How The Current Economy Has Changed Consumer Behaviors
Copyright (c) 2010 Gareth Schweitzer
Since the economy began its downward spiral into recession in early 2008, we have seen changes in consumer behaviors and habits. Studies have shown that mindsets have shifted and that the current consumer is a very different person than the consumer of several years ago. Many marketing research services have begun to create their own surveys and reports to gain insight into this new consumer that we are dealing with today.
What most marketing research services begin with is an analysis of consumer behaviors - what are the top drivers of purchase decision making? Are people considering their purchase decisions with more thought to the future consequences? What are people buying more of? Less of? These questions and more can produce an effective study with meaningful results.
So far, various market research services have discovered that durability is a key propeller of consumers' purchase decision making. This suggests that consumers are looking to the future and considering the long-term implications to their current purchasing actions. It means that consumers believe the economic recession is here to stay, at least for a while. Consumers expect spending levels to remain at these reduced levels indefinitely, and they are making their decisions accordingly. A study that questioned consumers regarding their top reasons for buying a product produced the following results: the top three reasons for buying a product are
1) it is durable and will last for a long time;
2) the product will make the consumer's life easier; and
3) it is something the consumer has always wanted to have.
In another study by a marketing research services company, questions deconstructed what purchases and experiences people miss the most since the economic downturn. The questions posed elicited four main responses:
1) 24% of respondents said they miss dining out in restaurants (including fast food restaurants);
2) 15% said they miss traveling and taking vacations;
3) 14% said they miss buying apparel (clothes and shoes) that they used to purchase; and
4) 10% said they miss the ability to buy something on a whim, and the freedom to buy whatever they want without having to worry about the future. Sentiments like these will likely lead to an increasing desire for these more luxury items and behaviors, and eventually will bring forth increased spending. It is uncertain when this increased spending will begin, but it is clear that it will happen eventually.
Market research services have pressed consumers for more information regarding their opinions of luxury goods. We've found that after consumers made attempts to forgo luxury items, they realized that it is not too difficult to go without these goods; many consumers say now that their current budgets reflect the fact that luxury items seem unnecessary to them now. Out of people who declared that they are on a permanently stricter budget with respect to luxury goods, 42% of them said the reason is because they no longer feel a need to have these luxury items.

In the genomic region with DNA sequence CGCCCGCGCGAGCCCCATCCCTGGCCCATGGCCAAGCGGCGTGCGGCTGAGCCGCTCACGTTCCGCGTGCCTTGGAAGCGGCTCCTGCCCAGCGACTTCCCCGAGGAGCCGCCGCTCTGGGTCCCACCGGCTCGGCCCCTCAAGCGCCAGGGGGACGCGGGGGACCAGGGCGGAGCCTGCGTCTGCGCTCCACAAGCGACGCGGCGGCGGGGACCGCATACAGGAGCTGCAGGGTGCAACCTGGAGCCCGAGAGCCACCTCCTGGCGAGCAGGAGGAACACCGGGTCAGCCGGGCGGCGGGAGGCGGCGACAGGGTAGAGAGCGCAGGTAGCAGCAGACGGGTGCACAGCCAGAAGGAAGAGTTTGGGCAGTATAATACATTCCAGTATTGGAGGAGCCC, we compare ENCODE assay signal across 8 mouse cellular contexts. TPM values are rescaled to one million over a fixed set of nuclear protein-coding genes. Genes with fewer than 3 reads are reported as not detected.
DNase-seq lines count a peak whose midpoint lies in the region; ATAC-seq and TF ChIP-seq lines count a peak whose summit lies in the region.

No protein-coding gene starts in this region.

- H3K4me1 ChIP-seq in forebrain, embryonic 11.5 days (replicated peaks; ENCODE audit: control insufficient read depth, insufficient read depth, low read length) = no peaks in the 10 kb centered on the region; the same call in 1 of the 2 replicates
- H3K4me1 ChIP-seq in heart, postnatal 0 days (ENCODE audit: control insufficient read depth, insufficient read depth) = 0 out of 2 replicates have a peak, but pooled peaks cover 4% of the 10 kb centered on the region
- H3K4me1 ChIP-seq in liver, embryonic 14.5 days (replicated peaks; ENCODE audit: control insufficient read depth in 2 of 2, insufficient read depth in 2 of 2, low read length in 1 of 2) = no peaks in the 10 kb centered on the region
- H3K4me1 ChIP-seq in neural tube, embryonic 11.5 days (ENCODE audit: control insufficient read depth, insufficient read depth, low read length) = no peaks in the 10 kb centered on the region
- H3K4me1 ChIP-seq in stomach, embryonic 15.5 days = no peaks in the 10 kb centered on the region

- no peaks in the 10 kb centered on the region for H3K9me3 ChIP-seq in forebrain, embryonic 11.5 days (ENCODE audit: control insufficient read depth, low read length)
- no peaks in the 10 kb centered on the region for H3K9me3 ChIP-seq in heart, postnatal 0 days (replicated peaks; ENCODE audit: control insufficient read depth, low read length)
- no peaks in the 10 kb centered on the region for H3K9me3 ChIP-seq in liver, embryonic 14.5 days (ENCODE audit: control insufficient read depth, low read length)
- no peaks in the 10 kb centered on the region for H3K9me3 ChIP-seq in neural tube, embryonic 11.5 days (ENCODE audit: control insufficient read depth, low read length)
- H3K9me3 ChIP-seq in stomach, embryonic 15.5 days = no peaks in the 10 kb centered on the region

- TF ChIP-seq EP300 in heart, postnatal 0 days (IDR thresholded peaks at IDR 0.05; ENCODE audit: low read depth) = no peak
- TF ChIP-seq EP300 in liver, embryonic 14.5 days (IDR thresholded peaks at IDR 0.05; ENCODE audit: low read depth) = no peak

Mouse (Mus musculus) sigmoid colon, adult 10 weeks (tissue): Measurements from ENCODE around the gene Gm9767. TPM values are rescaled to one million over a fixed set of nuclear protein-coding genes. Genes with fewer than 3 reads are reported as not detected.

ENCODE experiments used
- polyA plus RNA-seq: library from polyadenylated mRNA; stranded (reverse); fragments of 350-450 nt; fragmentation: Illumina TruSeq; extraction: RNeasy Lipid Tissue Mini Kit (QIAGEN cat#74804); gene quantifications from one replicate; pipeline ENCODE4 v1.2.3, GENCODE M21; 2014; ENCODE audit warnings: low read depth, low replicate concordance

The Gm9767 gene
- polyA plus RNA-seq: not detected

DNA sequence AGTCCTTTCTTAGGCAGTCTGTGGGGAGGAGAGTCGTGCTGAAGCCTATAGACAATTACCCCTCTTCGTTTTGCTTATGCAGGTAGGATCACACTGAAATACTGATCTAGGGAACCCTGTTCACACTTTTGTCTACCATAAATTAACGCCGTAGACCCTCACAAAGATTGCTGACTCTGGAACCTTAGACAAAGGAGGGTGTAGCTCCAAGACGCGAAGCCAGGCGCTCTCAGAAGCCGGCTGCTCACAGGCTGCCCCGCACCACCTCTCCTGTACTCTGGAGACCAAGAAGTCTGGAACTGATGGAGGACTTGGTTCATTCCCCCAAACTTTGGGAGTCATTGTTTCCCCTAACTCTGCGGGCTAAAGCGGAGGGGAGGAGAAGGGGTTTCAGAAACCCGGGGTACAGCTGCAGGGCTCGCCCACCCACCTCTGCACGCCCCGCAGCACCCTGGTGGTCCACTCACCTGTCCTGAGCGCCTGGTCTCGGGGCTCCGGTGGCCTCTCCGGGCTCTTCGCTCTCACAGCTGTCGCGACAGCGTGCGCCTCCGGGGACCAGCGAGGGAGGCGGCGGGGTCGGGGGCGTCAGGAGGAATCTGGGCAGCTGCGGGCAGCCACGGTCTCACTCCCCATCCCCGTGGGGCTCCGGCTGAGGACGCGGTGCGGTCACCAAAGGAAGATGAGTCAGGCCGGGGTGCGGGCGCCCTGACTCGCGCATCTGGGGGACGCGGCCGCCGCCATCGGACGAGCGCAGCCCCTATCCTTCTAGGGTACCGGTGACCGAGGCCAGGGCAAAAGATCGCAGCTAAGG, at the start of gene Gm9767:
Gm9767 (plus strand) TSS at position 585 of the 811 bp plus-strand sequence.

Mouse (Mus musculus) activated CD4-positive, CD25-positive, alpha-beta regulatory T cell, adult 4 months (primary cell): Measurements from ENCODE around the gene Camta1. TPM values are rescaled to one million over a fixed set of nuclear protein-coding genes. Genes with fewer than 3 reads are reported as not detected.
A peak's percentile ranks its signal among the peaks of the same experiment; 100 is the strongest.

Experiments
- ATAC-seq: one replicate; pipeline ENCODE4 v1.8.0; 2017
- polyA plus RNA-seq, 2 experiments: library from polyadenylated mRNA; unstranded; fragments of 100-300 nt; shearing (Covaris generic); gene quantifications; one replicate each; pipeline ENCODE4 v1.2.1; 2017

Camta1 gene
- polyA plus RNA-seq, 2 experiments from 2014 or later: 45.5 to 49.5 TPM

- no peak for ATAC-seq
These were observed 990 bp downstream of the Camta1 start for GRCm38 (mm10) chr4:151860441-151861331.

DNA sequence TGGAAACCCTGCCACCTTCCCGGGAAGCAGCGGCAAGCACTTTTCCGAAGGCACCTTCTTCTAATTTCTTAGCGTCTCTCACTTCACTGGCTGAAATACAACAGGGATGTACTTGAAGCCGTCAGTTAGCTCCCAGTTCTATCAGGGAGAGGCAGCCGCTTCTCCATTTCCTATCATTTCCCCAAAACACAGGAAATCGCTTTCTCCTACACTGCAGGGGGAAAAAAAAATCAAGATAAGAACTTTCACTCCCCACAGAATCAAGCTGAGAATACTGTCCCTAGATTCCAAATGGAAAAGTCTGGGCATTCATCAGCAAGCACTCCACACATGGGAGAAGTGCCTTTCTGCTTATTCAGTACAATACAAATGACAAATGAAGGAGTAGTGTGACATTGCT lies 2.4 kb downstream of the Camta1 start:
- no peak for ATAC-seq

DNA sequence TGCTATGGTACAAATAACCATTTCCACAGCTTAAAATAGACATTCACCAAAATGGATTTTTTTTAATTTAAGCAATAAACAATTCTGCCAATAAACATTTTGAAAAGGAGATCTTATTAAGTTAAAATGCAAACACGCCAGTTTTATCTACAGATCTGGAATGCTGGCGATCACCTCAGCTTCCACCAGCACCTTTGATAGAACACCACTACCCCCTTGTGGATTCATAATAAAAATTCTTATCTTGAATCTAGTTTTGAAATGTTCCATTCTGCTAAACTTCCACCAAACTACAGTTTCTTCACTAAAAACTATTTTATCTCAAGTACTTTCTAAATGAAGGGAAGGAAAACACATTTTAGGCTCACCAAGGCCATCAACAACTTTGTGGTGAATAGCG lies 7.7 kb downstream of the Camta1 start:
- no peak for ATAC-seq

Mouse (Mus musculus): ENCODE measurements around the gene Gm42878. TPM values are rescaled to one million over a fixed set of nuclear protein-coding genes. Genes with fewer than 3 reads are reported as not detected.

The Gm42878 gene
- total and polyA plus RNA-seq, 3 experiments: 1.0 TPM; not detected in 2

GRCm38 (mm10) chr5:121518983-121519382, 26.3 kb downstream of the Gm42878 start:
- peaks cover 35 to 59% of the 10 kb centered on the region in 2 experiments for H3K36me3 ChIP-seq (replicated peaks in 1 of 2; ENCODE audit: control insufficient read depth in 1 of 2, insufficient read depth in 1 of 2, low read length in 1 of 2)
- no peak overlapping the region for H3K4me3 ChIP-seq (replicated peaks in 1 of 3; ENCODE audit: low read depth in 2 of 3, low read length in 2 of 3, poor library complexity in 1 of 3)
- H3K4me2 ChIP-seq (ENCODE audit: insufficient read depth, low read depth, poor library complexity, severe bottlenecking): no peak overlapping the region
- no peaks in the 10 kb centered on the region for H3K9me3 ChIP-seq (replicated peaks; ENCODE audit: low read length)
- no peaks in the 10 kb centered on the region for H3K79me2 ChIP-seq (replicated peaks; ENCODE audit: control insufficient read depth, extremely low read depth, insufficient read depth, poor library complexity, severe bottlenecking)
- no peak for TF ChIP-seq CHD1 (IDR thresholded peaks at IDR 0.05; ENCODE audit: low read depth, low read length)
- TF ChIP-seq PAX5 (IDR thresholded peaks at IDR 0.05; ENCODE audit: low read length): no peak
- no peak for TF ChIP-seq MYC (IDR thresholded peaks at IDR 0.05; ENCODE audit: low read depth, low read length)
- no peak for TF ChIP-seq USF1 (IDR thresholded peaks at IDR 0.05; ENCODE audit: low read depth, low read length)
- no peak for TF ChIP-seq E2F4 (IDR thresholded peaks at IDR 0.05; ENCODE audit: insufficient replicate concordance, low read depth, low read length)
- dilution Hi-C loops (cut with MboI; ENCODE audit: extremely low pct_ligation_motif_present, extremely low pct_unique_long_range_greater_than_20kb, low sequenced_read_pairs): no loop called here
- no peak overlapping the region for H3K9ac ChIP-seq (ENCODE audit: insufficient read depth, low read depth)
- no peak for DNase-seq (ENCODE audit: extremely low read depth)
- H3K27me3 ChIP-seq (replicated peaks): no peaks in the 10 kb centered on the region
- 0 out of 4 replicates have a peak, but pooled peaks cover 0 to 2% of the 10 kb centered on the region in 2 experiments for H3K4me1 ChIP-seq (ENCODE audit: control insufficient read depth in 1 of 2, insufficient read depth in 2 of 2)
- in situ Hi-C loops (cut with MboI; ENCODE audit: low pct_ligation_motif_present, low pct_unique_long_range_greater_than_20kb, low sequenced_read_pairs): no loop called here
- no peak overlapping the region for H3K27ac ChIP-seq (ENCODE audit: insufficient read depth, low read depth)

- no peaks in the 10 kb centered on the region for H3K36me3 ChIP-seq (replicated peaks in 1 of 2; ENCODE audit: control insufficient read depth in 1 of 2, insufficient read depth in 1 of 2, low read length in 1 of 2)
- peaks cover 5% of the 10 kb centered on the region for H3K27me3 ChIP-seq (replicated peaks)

In fact, the definition of luxury seems to have changed. In one market research services study, consumers declared that small splurges are now luxuries to them: they feel guilt over eating out (even if it's inexpensive) or buying an item at full price. In the past, luxury items were more extravagant: expensive cars, high-tech electronics, and fancy clothes. Consumers indicate that they, in fact, do not want to be associated with these big-ticket displays of wealth. The recession has brought about a fundamental shift in the way people view happiness. Consumers now say that the things they want most in life are not material, but emotional. People want to be happy and spend time with family and friends. One survey reveals that the top indicators of success (according to the consumers surveyed) are 1) being able to have dinner with family often; and 2) being able to exercise every day.
From these survey results and from the current state of the economy, it is clear that the current American consumer is very different now than he or she was several years ago. As the definition of luxury changes, producers must adapt their products and marketing strategies to fit the current spending conditions. In the next few months and years we will experience changes (some lasting, some temporary) in the market and economy. As these changes evolve, market research will be crucial to determining successful strategies for producers.
Gareth Schweitzer is President of The Omnibus Company. The Omnibus Company, a division of Kelton Research, provides fast and accurate Omnibus surveys, Omnibus studies, and strategic consumer insights to public relations and marketing professionals looking for newsworthy, actionable data. http://www.omnibus.com
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